Do new technologies influence people’s appearance? How?
Technology affects every aspect of our lives, we all use it every day with little thought. People take it for granted, sometimes knowing little about what brought that technology into existence. At the same time, older generations have a hard time adopting the new technologies and continue to favor technology they are accustomed to. The idea of technology is as old as the human race. To understand technology; first, we need a common definition. Technology is anything that makes a task easier for someone or something.
According to studies, the average millennial picks up the smartphone 150 times a day. This over-dependence on tech is known as technology addiction.
In 2008, a study conducted at Scotland's Dundee University found that adults over the age of 55 who grew up in a household with a black-and-white TV set were more likely to dream in black and white.
Younger participants, who grew up in the age of Technicolor, nearly always experienced their dreams in color. The American Psychological Association seconded these findings in 2011.
Over-usage of technology damages the brain systems connecting emotional processing, attention, and decision-making.
A new study links anxiety, severe depression, suicide attempts and suicide with the rise in the use of smartphones, tablets and other devices.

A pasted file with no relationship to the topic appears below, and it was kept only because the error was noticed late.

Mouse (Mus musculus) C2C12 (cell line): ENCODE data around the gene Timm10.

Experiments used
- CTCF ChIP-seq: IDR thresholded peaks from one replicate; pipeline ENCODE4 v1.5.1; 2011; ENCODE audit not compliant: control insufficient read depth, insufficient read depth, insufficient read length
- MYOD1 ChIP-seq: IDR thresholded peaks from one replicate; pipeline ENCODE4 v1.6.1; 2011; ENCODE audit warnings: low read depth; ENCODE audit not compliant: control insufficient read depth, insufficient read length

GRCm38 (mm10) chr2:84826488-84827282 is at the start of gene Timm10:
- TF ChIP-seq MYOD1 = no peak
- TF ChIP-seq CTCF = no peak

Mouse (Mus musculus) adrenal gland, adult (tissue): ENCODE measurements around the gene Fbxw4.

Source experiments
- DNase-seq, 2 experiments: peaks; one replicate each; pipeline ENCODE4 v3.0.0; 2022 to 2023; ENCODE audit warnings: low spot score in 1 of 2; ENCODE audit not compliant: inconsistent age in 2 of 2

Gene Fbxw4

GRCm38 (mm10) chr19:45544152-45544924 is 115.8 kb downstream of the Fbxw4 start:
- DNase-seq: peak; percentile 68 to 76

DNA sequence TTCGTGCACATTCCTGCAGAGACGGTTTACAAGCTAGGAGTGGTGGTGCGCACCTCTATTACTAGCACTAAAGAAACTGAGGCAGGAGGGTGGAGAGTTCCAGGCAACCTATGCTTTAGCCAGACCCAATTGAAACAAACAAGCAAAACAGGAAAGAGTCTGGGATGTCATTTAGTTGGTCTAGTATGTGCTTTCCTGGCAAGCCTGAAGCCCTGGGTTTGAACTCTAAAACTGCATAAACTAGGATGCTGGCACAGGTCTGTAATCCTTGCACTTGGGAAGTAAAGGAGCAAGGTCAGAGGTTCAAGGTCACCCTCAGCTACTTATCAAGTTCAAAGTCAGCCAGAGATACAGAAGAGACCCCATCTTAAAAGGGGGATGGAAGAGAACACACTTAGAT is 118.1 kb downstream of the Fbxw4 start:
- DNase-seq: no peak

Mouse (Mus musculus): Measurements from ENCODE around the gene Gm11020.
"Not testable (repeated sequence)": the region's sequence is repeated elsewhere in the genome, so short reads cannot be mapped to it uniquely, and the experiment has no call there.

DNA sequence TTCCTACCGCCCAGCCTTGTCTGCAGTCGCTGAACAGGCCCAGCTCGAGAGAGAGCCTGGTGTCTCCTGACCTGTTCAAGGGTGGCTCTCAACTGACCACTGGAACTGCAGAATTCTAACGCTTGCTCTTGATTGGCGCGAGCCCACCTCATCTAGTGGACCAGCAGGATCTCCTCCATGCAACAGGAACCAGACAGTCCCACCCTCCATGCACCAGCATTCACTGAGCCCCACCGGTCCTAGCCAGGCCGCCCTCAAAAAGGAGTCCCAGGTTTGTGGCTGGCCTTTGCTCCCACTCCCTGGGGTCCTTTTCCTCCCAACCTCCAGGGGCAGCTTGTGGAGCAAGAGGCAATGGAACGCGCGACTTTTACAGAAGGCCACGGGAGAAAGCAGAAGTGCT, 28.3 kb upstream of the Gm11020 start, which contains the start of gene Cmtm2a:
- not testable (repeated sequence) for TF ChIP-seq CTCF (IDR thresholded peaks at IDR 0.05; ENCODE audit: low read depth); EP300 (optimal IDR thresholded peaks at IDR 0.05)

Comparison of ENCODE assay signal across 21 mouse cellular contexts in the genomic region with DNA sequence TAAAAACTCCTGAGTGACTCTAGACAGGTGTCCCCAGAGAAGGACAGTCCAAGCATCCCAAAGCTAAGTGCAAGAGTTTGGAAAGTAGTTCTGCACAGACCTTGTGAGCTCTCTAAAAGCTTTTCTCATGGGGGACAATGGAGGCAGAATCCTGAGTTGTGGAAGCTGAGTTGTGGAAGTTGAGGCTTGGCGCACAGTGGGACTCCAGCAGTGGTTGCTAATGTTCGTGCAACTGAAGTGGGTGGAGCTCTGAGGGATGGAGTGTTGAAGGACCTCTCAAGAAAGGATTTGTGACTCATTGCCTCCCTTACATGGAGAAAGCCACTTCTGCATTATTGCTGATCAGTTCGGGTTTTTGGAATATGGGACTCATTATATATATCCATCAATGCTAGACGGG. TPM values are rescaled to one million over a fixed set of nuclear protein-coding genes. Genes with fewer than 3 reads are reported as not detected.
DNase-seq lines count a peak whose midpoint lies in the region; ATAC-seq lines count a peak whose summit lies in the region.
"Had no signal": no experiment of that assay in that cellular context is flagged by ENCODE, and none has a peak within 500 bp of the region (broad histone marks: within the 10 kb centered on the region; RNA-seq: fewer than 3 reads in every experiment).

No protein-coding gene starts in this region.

FOMO (fear of missing out) is defined by The New York Times as "the blend of anxiety, inadequacy, and irritation that can flare up while skimming social media".
Social media is bombarded with pictures and posts of scrumptious dinners, raging parties, and enviable travel check-ins.
These activities might not be one's idea of fun, but when one recognizes that pang, "Should I be doing something else right now?", that's FOMO.
This is the perception that one's mobile is vibrating or ringing when it is not. It is characterized as a tactile hallucination since the brain perceives a sensation that is not present.
Psychologists suggested that physical sensations, such as an itch, may be misinterpreted by the brain as a vibrating phone.
The majority of cell phone users report experiencing phantom vibrations, with reported rates ranging from 27.4% to 89%.
The constant use of technology has shortened our attention span from 12 minutes to 5 minutes. Constant news feeds and videos that are 10 minutes or less has rewired our brains.
People who are online an average of 5 hours a day have trouble remembering people's names.